Computers are Like Pets

by Ellen Anon

Computers are like pets or infants in some ways. When something is wrong they rarely calmly deliver a message that explicitly states what's wrong. You know, something on the order of, "Attention your hard drive in Bay C is going bad, please replace immediately," or "This computer is facing imminent self destruction due to a bad motherboard, make certain everything is backed up and take the computer to an Apple certified repair center at once." Instead just like pets or infants, they behave in odd ways. It's up to you to figure out what's going on, if it's important, and how to remedy it.

For example, late last year I struggled with what initially, but incorrectly, seemed to be a problem with Aperture. Every time I tried to access my RAID system, where many referenced files were located, as well as others that predated Aperture and had not yet been imported, Aperture worked as expected for about 10 minutes. And then suddenly it lost the directory of the RAID system and all my files appeared as if they were in one mass jumble rather than organized into folders. This happened repeatedly. Interestingly Bridge did not have the same trouble, which led to my thinking that something was amiss with Aperture. Then one day the alarm went off in one of the bays on the RAID system. That drive was corrupt. (Now that's the kind of warning I understand!) As soon as I replaced that drive, Aperture has been fine. Somehow Aperture was more sensitive to whatever was starting to go wrong in that drive than Bridge was. Unfortunately Aperture couldn't tell me that in ways that I could comprehend.

I readily admit that Murphy tends to live with me. A couple weeks ago I blogged about compact flash card failures and tracing that problem back to a problem with the USB ports on my computer. I thought that really wasn't too major a problem since I could use the ports on my monitors instead. What I didn't realize was that was the computer's attempt at telling me something major was wrong internally. The following week one application after another failed to open. Aperture actually held on longer than most, but then one day it gave a warning that the library was corrupt and would need to be rebuilt. Fortunately at the first sign of additional trouble I made certain to back up everything. (I admit for whatever stupid reasons I am lax about regularly backing up my system. I can't wait for Time Machine!) And I got lucky that whatever is progressively malfunctioning within that computer allowed me to copy my files correctly before the machine totally dies. I had been planning to upgrade to a MacPro, and that hastened the decision. Now I'm eagerly awaiting its arrival.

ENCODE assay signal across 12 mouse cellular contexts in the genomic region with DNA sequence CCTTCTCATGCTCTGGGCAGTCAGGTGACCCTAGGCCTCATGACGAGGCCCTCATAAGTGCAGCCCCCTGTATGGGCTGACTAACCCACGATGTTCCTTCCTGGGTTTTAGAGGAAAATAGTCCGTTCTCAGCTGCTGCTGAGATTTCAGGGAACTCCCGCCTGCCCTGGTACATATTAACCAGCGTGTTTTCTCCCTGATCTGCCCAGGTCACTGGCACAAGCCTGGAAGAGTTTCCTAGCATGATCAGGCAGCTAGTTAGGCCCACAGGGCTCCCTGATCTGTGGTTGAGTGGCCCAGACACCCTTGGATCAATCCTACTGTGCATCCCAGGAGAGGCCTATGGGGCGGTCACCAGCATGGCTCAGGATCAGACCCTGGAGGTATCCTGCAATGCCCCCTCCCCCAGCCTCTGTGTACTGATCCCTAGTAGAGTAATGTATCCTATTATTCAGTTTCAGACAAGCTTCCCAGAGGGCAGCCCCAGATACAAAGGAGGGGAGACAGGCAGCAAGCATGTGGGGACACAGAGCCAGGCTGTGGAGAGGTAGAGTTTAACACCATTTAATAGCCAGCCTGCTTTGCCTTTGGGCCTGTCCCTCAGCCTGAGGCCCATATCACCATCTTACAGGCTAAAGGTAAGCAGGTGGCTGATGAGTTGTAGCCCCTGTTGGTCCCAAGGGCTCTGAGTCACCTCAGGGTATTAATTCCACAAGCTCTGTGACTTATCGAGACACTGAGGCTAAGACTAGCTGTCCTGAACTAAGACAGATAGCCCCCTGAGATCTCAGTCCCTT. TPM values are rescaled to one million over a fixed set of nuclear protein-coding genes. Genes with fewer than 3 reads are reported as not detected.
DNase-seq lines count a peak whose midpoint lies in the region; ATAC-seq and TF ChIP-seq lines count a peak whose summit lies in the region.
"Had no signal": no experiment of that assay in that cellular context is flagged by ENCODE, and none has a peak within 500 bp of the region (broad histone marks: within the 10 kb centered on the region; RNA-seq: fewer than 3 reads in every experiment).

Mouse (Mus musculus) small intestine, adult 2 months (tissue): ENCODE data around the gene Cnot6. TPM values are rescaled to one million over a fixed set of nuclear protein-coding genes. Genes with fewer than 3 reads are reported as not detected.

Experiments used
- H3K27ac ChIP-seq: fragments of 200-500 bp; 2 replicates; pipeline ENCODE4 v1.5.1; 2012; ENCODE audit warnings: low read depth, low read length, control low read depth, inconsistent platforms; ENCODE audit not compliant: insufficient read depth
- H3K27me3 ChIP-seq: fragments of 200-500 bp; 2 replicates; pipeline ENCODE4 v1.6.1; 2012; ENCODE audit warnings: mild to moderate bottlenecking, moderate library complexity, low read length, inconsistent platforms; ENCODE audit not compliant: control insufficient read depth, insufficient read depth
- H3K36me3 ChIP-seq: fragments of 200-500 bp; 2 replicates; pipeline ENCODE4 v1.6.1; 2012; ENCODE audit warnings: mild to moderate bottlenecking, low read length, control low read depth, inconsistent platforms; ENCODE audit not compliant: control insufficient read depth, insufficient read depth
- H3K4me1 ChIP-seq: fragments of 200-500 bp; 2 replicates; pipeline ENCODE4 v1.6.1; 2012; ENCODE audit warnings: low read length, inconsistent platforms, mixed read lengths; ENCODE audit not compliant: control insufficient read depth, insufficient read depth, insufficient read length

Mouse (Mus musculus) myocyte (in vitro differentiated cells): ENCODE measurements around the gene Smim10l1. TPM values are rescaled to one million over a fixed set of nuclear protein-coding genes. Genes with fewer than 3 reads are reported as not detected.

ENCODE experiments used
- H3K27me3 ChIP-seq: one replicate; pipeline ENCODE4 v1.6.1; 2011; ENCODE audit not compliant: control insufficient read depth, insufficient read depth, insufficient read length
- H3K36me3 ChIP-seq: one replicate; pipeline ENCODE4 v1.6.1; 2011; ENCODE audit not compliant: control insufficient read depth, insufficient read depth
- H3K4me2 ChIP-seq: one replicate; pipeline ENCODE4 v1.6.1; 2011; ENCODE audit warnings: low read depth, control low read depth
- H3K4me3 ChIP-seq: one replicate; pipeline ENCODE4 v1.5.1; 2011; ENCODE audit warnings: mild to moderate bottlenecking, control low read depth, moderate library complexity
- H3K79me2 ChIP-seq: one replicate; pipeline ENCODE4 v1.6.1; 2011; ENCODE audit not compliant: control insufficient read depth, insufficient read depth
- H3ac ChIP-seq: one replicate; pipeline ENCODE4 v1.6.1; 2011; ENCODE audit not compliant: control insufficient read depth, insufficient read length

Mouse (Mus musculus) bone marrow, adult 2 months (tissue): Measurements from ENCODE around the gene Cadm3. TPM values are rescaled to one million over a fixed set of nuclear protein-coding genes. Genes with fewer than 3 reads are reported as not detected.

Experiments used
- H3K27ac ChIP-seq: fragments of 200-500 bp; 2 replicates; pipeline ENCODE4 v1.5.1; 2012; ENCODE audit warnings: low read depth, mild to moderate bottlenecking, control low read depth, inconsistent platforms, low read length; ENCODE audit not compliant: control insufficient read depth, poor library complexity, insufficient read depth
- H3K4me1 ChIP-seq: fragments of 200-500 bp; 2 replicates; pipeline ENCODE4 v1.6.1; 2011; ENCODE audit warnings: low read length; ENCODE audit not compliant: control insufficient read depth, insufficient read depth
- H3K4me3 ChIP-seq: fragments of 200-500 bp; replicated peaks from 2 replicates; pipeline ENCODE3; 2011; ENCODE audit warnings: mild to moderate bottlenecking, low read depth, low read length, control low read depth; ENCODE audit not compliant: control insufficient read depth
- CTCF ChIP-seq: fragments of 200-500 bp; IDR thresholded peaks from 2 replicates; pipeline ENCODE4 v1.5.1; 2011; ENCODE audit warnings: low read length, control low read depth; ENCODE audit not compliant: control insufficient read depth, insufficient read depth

The point of telling you all this is just to get you thinking, regularly backing up all your files including the Vault in Aperture, and letting you know that sometimes really odd computer behavior is a symptom of a problem that may not be immediately apparent. Forgive me, those of you who are computer gurus. I'm a photographer and I'm good with software, but I am by no means a computer expert. I have no doubt that some of you readers who are far more computer savvy than I am would easily recognize these malfunctions. But for those of you for whom the computer is a tool, and your expertise is in photography (or elsewhere) perhaps knowing my experiences may help you one day.


2007-06-27 04:59:01
Very interesting post ! It remembers the need of being very (very very) careful with its data. A failure can really happen any time.
My old iBook's disk drive failed two years ago. Fortunately, it took three weeks, so I has enough time to backup everything. Now, I'm much more careful...
Michael Ball
2007-06-27 18:23:09
regularly is an understatement. Backup once photos are on your computer. That's how I lost 430 photos, right after import. The card had issues and it started freaking OS X and Aperture out because is kept ejecting it self. Anyway mow I have spent $80 (all this poor teen could afford) on and external FW drive -its only 40GB but it works for now. Now I have all my photos in 3 or 4 drives and 1 DVD. Well actually that reminds me: I'm supposed to backup my photos today. :-)
Dave Camp
2007-06-28 09:04:29
What I've learned over the years is that if there is even a hint of something acting wonky with my files, I stop what I'm doing and try to figure out what is going on. Sometimes the time window between still being able to access your files and the drive dying is short.

No matter what, you must have some sort of backup system in place. I use SuperDuper to copy my two mirrored drives to an external FW drive every couple of weeks. And, whenever I import photos into Aperture. I update the vault I keep on my iPod and another external FW drive.

Time Machine will be a huge leap forward. Once people upgrade to Leopard there won't be any excuse for not having a recent backup on hand.